Hello old friends,
Machina is free for 72 hours at Amazon.com
I do most of my writing these days at The Strategic Review, where a free long-form essay with actionable insights from history comes out every Thursday.
I get asked frequently why I don't post them online -- and the answer is, I'm interested in reaching people who very much want to read them, but not interested in reaching the general blogosphere.
As a result, I'm able to tackle controversial topics easier. The very slight barrier to subscribing to TSR means I'm writing to people who want to read it, and if I cover a topic like how the Protestant faith-based worldview conflicts with the Catholic works-based worldview, or the diplomatic failures and overreaches that led to Oda Nobunaga burning the ancient holy Buddhist sanctuary of Mount Hiei to the ground, it can be done cutting-as-close-to-truth as possible.
TSR gets rave reviews, and grows almost every single week through word of mouth. (I think out of the 52 weeks of 2016, there were only 3-4 weeks where TSR didn't grow. I don't promote it all that often; it's all word of mouth.)
Machina covers three series:
Vantages, which looks at the worldviews and operations of the chief warlords of the Sengoku Civil Wars in the 1600's in Japan;
Temporal Control, which looks at how leaders across history have worked to rationalize and understand the modern world -- opening with how World War I started, flashing back to the inventions of metallic coinage in lydia, modern empire under Cyrus the Great, and working its way through history towards modern armies, rational accounting in the Renaissance, how Mustafa Kemal created modern Turkey after the fall of the Ottoman Empire, and ending on the high stakes at the beginning of the Cold War;
And, finally, Dubious Battle which looks at the long-running conflicts through all of history. It contains the aforementioned Faith vs Works with a look at Martin Luther and the British Empire, looks at the rise and decline of rank and aristocracy, how some people aim for cardinal success (more of anything good) while unfortunately most people are obsessed with ordinal success (how they're doing in relation to others), before finally ending with looking at the different paths of mastery, looking at the master swordsman Miyamoto Musashi and the American founding father Benjamin Franklin.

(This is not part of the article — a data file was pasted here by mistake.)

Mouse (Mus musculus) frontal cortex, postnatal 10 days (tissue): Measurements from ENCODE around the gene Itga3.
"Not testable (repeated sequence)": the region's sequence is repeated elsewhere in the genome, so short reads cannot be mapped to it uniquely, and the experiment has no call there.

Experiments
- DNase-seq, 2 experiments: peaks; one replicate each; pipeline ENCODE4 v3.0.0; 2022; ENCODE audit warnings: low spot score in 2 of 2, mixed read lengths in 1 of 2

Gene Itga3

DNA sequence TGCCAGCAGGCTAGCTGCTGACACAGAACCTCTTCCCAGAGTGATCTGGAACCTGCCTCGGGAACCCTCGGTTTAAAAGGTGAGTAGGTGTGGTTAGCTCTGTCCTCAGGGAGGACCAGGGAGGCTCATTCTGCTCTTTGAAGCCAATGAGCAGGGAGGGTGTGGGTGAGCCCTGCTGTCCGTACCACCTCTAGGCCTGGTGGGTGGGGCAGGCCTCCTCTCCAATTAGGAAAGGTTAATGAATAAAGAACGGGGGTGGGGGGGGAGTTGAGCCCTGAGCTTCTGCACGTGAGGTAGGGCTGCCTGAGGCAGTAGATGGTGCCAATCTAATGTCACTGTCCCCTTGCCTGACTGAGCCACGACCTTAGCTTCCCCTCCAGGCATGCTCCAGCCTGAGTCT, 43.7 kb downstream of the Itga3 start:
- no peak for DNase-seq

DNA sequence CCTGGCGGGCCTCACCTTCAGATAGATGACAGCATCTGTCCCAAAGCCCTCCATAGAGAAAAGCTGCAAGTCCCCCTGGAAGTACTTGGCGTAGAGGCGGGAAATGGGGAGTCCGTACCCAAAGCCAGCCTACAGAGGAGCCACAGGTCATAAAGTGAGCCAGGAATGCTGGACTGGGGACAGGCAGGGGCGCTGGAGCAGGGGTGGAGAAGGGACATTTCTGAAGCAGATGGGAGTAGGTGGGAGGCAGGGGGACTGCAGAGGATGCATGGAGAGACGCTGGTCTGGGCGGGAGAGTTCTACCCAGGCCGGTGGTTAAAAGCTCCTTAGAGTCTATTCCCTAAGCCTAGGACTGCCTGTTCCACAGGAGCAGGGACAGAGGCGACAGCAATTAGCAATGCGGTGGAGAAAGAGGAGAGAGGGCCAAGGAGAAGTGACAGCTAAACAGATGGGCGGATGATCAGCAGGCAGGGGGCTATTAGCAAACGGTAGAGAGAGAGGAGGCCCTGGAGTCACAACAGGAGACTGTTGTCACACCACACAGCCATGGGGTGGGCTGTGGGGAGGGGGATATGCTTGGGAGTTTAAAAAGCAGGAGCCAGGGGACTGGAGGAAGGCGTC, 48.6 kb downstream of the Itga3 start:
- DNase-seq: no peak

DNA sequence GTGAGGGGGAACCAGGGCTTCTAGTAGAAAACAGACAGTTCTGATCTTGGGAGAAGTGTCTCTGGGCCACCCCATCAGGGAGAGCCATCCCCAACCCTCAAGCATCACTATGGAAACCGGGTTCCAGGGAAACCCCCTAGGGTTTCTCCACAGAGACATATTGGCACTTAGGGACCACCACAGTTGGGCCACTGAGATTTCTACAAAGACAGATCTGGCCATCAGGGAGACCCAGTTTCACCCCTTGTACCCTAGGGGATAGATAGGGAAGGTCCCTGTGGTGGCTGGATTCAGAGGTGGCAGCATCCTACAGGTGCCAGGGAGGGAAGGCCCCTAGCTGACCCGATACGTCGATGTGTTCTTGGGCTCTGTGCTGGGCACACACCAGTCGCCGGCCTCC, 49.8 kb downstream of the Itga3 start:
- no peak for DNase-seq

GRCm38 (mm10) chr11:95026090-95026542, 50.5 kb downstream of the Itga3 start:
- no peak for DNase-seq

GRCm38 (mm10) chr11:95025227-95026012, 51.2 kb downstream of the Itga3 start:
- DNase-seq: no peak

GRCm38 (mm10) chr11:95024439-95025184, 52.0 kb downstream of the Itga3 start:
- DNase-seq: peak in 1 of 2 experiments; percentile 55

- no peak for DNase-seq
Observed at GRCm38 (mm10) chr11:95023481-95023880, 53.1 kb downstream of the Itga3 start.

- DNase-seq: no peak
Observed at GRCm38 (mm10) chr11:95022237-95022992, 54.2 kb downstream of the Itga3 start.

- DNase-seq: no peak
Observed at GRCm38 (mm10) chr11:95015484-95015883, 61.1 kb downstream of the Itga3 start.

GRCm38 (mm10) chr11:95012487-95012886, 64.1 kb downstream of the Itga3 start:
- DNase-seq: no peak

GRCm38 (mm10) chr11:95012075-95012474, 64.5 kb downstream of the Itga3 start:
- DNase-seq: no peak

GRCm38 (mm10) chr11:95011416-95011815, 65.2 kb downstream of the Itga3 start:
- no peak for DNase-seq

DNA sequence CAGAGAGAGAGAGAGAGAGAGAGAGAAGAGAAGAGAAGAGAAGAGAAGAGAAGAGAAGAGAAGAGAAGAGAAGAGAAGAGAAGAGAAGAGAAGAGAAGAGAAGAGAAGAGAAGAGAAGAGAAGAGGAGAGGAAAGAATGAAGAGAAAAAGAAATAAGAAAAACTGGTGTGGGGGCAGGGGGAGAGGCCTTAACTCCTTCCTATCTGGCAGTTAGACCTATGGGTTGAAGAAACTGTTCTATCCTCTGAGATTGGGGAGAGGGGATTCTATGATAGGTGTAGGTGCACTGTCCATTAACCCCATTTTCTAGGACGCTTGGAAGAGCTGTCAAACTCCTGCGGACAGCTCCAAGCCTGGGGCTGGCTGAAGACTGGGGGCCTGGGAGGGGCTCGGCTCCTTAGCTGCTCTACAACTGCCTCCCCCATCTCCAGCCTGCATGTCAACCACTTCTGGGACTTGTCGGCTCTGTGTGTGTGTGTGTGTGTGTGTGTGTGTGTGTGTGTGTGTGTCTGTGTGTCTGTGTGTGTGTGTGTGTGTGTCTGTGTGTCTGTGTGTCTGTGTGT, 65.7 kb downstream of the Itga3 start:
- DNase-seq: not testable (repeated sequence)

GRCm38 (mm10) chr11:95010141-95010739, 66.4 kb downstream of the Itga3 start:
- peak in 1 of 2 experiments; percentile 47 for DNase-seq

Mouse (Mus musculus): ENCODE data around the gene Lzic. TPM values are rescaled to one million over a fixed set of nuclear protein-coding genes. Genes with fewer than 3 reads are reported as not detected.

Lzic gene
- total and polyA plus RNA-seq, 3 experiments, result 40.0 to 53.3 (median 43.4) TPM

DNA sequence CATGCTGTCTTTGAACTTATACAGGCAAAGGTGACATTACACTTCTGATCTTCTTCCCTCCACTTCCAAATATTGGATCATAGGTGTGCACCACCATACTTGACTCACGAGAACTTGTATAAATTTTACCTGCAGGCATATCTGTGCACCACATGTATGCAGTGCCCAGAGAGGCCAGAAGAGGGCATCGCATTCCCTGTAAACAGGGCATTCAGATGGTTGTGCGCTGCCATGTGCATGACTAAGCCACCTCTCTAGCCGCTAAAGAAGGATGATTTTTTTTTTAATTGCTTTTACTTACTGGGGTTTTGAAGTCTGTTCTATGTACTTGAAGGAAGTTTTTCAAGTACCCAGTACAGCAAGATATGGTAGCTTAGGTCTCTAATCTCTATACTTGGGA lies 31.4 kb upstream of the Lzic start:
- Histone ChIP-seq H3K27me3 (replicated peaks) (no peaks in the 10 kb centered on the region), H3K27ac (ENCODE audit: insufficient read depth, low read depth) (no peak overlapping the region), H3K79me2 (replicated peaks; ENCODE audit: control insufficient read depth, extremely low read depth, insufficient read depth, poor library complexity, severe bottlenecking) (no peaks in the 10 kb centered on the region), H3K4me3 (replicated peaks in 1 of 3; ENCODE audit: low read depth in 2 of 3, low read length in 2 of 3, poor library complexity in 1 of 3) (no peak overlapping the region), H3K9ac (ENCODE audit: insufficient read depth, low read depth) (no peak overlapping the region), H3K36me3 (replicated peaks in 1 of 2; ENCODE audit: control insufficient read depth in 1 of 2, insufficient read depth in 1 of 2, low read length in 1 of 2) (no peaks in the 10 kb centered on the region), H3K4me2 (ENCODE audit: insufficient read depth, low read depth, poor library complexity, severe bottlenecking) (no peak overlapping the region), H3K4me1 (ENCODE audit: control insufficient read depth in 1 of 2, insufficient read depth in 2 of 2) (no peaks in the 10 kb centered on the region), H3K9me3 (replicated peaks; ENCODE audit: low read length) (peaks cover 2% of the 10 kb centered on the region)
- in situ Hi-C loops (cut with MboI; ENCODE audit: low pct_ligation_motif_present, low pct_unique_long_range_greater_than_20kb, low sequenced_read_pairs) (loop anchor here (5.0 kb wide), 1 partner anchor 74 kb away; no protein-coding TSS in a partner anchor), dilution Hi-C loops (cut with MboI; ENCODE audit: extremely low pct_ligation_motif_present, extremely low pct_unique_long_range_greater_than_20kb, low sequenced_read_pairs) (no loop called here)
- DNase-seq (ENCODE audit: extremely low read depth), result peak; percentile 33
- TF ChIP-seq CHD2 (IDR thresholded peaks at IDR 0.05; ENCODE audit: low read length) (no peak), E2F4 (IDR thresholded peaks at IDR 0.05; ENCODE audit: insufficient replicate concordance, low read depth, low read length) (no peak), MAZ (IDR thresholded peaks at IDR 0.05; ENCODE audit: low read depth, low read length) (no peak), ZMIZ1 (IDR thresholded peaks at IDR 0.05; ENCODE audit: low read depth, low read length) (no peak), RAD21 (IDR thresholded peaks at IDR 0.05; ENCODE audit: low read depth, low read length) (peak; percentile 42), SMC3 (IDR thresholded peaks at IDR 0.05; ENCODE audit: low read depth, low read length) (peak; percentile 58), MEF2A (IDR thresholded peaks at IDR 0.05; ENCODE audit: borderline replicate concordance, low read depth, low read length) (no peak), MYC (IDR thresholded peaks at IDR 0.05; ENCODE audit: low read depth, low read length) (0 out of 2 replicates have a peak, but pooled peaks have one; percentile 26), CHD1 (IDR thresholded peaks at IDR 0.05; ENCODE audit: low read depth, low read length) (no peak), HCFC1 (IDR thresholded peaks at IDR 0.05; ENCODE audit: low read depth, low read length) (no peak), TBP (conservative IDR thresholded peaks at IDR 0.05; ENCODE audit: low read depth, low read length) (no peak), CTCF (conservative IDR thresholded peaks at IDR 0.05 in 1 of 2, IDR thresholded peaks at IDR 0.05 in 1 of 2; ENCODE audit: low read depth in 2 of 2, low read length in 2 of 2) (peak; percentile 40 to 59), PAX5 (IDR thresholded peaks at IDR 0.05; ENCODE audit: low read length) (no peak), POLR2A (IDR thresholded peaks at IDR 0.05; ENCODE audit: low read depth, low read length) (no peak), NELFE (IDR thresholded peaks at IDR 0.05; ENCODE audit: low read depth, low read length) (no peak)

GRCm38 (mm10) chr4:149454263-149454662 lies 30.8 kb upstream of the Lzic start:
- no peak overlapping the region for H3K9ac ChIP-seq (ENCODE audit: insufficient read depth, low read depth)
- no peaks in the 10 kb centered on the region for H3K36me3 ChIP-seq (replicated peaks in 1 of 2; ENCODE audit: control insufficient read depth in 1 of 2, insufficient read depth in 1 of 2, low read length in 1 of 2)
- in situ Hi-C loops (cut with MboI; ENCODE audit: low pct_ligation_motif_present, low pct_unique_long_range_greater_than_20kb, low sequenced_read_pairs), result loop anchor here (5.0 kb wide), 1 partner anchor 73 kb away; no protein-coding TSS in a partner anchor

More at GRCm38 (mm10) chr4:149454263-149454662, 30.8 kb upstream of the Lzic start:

A few small points since I anticipate these questions:
1. You don't need an Amazon Kindle to get it for free and read it. You do need an Amazon account, but it's free to get one. If you don't have a Kindle, just go to read.amazon.com to read it in your browser. It's a nice experience.
2. After the 72 hour free period ends, the price will be $7.77 -- which I think is rather a good deal, too.
3. I can't send you a non-Amazon PDF copy because I don't have one! I built on the Kindle format which has its little eccentricities, but is a nice format for reading. You should be able to get a copy for free via Amazon and read on any digital device or in your browser, though.
If you have any smart friends who like history, productivity, and deep thinking, please definitely point them at Machina and The Strategic Review. A new TSR series starts in 10 days about productivity, Limit Breaks, so it's a particularly good time to join.
Beyond that, I always appreciate reviews -- they're very important for an author -- so if you have a moment, I'd appreciate that a lot. And if you want to take your productivity to the next level, perhaps you'd be interested in the third Ultraworking Pentathlon?
But again, Machina is free today, go get your copy. Thanks for reading, best wishes wherever you are in the world.
... and that makes me really happy.
I haven't done any promotion since re-launching The Strategic Review. Nothin'. And yet, over the last 5 days, we added over 80 new subscribers just through word of mouth. Awesome.
Here's what people are saying --
There are three items I own which I'll always upgrade when a significant upgrade exists: my computer, my camera, and my Kindle. Yesterday I got my new Kindle, the fourth generation one that was just released. Before I talk about this specific Kindle, I want to address some general points about the Kindle.
Some people balk at the $189 price tag of the newest 3G Kindle (which is the only one to buy, by the way). It's expensive, but only if you consider it a drop in replacement for books. I consider it $200 to ensure that I read at least 10X more than I used to.